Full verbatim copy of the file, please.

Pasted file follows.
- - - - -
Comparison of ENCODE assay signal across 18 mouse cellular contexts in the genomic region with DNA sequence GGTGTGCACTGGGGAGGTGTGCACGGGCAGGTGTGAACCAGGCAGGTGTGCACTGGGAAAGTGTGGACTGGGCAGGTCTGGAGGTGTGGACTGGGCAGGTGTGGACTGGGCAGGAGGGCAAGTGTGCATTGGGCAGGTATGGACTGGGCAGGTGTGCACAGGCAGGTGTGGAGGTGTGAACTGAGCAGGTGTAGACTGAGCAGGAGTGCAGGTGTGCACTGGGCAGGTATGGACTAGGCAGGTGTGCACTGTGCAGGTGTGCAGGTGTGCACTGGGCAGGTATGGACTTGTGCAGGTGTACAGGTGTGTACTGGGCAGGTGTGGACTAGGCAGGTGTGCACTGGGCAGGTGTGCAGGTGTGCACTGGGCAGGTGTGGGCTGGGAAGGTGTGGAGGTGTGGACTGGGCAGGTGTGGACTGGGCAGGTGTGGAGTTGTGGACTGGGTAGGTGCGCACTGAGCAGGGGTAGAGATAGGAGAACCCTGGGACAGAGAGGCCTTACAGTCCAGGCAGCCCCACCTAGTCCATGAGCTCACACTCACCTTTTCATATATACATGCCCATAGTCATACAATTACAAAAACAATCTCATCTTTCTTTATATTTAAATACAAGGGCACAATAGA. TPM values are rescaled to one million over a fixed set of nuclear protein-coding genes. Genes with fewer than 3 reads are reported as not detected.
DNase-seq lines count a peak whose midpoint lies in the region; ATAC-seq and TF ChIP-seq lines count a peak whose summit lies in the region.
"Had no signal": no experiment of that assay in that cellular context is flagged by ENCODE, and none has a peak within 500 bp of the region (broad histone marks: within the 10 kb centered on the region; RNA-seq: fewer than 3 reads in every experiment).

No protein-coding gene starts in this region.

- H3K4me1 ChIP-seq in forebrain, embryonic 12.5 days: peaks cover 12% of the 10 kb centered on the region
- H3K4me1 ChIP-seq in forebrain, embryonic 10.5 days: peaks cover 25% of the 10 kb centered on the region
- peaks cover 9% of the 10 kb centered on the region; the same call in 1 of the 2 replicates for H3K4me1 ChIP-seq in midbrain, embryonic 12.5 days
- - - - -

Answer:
Comparison of ENCODE assay signal across 18 mouse cellular contexts in the genomic region with DNA sequence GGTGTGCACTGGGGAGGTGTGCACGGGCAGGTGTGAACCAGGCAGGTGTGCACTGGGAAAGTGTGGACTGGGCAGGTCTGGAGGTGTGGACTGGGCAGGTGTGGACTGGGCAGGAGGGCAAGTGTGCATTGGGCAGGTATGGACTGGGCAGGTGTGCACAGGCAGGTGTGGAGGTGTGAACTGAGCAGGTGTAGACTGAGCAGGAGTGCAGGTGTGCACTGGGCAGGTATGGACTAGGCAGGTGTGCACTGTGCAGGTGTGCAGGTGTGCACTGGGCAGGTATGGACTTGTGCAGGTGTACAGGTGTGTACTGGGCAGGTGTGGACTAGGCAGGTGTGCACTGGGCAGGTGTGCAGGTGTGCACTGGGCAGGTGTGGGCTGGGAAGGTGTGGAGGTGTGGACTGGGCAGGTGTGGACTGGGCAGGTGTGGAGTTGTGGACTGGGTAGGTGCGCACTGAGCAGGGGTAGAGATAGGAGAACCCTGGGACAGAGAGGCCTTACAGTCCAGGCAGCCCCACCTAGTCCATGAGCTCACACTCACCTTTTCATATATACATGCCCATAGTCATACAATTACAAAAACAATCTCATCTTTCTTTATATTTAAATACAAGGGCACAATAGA. TPM values are rescaled to one million over a fixed set of nuclear protein-coding genes. Genes with fewer than 3 reads are reported as not detected.
DNase-seq lines count a peak whose midpoint lies in the region; ATAC-seq and TF ChIP-seq lines count a peak whose summit lies in the region.
"Had no signal": no experiment of that assay in that cellular context is flagged by ENCODE, and none has a peak within 500 bp of the region (broad histone marks: within the 10 kb centered on the region; RNA-seq: fewer than 3 reads in every experiment).

No protein-coding gene starts in this region.

- H3K4me1 ChIP-seq in forebrain, embryonic 12.5 days: peaks cover 12% of the 10 kb centered on the region
- H3K4me1 ChIP-seq in forebrain, embryonic 10.5 days: peaks cover 25% of the 10 kb centered on the region
- peaks cover 9% of the 10 kb centered on the region; the same call in 1 of the 2 replicates for H3K4me1 ChIP-seq in midbrain, embryonic 12.5 days